On Saturday, February 21, 1885, the great Washington Monument, at the national capitol, was dedicated with imposing ceremonies. The orator of the occasion was Hon. Robert C. Winthrop, of Massachusetts, who in 1848 had been the orator when the cornerstone of the same monument was laid. The monument is 555 feet high and cost about $1,500,000.+

* Stanwood, History of Presidential Elections, pp. 375-411, and History of the Presidency, pp. 419-449; McClure, Our Presidents and How We Make Them, pp. 288-315; McPherson, Handbook of Politics, 1884, pp. 197-222; Blaine, vol. ii., pp. 572-593; Sherman, vol. ii., pp. 885-890; Hoar, Autobiography, vol. i., pp. 405-408; lives of Cleveland by W. U. Hensel, pp. 93-120; W. 0. Stoddard, pp. 166-198; J. L. Whittle, pp. 56-66; lives of Blaine by Crawford, pp. 553-583; Hamilton, pp. 572-593; Stanwood, pp. 267-295; Ridpath, pp. 146-152.

Sherman, vol. ii., pp. 897-902, where speeches are given.






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President Cleveland inaugurated - His Cabinet-Death of Vice-President Hendricks - The Presi dential succession - Dispute between President and Senate - Repeal of Tenure-of-Office ActPension bills-The Hatch Act - Newfoundland fisheries dispute once more revived - Canadians seize American vessels Commission appointed and treaty signed Rejected by Senate - Modus vivendi agreed upon - The Samoan dispute Treaties signed by Samoans German aggressions Conference between Great Britain, Germany and the United States- - Independence of islands guaranteed by three powers-Disaster at Apia-Statute of Liberty presented to the United States by France - Edmunds-Tucker anti-polygamy bill passed - Charleston earthquake — Death of Chief Justice Waite - Fuller appointed - Department of Labor created Washington, Montana, North and South Dakota admitted - Johnstown flood - Indian troubles -Interstate Commerce Act Condition of finances - Mills tariff debate Labor conditions - Boycotts - Hay. market massacre - Decline of prices - Treasury surplus used to reduce interest-bearing debt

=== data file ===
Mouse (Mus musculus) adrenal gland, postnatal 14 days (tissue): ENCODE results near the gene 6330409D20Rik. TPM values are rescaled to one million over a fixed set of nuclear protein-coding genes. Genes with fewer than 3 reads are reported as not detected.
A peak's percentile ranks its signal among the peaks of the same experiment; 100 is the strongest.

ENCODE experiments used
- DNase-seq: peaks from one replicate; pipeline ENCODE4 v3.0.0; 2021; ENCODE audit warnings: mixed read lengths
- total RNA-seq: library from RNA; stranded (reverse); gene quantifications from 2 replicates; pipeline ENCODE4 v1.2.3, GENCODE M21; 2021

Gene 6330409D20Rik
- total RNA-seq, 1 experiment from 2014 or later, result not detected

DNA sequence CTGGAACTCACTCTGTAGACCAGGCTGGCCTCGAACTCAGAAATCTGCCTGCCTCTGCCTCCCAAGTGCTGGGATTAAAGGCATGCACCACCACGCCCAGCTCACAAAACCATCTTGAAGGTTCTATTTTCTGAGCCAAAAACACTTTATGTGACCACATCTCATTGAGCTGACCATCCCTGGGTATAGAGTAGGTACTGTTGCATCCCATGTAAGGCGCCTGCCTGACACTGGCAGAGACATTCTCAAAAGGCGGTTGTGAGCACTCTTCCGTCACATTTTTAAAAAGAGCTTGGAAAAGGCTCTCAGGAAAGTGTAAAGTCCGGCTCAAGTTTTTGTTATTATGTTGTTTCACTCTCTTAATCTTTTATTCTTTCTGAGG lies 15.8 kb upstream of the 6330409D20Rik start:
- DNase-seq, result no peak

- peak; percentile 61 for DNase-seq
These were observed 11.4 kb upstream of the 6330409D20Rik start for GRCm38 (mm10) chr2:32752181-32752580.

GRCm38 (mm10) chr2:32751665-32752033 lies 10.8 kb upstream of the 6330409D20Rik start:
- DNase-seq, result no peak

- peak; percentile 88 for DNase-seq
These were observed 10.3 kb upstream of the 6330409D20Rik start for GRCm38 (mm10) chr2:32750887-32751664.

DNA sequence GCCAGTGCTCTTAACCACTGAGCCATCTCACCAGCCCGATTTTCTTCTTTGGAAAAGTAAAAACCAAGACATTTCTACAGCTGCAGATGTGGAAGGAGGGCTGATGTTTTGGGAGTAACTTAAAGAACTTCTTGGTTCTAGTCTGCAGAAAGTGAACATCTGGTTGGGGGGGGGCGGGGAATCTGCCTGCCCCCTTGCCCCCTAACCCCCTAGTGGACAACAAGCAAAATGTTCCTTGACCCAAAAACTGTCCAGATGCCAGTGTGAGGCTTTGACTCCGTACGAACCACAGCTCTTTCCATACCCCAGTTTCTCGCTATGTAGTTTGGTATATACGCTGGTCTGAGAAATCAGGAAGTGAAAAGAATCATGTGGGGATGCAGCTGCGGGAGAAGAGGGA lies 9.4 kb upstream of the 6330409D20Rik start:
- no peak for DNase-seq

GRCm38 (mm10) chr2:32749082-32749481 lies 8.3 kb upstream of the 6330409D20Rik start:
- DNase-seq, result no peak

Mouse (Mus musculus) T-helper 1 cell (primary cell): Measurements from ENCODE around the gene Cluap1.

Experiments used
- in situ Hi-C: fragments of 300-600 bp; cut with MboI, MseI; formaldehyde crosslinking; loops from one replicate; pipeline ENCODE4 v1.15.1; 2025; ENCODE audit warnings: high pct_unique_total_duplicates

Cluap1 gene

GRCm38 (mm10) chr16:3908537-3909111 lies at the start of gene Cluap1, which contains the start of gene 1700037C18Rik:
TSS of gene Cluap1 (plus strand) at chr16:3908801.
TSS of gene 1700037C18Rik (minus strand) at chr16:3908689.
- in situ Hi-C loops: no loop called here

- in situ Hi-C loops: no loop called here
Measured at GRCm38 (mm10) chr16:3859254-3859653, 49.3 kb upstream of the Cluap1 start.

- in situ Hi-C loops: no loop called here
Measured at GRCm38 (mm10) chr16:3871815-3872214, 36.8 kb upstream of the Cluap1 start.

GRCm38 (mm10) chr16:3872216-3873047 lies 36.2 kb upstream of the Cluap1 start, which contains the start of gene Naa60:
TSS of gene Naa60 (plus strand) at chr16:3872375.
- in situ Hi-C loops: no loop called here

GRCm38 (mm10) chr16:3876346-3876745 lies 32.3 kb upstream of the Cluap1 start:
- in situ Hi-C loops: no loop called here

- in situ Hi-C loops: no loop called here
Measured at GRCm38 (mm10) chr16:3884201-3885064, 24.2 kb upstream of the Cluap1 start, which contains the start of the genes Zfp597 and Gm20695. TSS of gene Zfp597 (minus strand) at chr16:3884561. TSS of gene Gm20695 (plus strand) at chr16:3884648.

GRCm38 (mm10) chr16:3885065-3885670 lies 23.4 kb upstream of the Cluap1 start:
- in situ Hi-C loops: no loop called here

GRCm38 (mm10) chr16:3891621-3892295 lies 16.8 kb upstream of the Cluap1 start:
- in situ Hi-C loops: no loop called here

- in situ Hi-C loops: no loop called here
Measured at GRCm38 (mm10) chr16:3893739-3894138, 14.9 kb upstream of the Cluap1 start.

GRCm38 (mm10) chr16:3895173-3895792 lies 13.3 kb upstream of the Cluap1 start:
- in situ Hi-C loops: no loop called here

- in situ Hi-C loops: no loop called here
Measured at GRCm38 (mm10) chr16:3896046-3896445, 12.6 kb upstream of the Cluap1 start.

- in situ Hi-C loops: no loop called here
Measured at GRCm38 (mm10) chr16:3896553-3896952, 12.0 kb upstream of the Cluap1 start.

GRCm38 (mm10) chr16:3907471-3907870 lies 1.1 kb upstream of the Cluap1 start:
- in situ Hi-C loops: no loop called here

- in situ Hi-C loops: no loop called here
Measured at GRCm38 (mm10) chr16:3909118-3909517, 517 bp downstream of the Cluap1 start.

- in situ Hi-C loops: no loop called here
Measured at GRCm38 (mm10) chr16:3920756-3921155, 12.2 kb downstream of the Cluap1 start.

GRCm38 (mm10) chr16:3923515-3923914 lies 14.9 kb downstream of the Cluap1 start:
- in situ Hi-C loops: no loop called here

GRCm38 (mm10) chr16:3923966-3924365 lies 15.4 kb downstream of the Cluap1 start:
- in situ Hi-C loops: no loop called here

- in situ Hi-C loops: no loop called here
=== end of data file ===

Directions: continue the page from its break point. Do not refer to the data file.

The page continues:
Elections of 1888.

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Grover Cleveland was sworn into office March 4, 1885. In his inaugural address he urged that public expenditures be limited to actual needs; he said that taxation ought to be reduced by a readjustment of the revenue schedules; and earnestly hoped that the country would continue on its course of peace, commerce and honest friendship with all nations."'* The members of the Cabinet were Thomas F. Bayard, of Delaware, Secretary of State; Daniel Manning, of New York, Secretary of the Treasury, succeeded by Charles S. Fairchild, of New York, in 1887; William C. Whitney, of New York, Secretary of the Navy; William C. Endicott, of Massachusetts, Secretary of War; L. Q. C. Lamar, of Mississippi, Secretary of

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the Interior, succeeded by William F. Vilas, of Wisconsin, in 1888; Augustus H. Garland, of Arkansas, AttorneyGeneral; and William F. Vilas, of Wisconsin, Postmaster-General, succeeded by Don M. Dickinson, of Michigan, in 1888, when Vilas became Secretary of the Interior.

On November 25 Vice-President Hendricks died, and the question of Presidential succession came under discussion. Congress when in session could, under the Constitution, make provision in case either the President or Vice-President should die or be removed from office, but should both these officials die at the same time while Congress was not in session, the country would be without executive guidance. President Cleveland, therefore, recommended in his annual message of December 8, 1885, to the first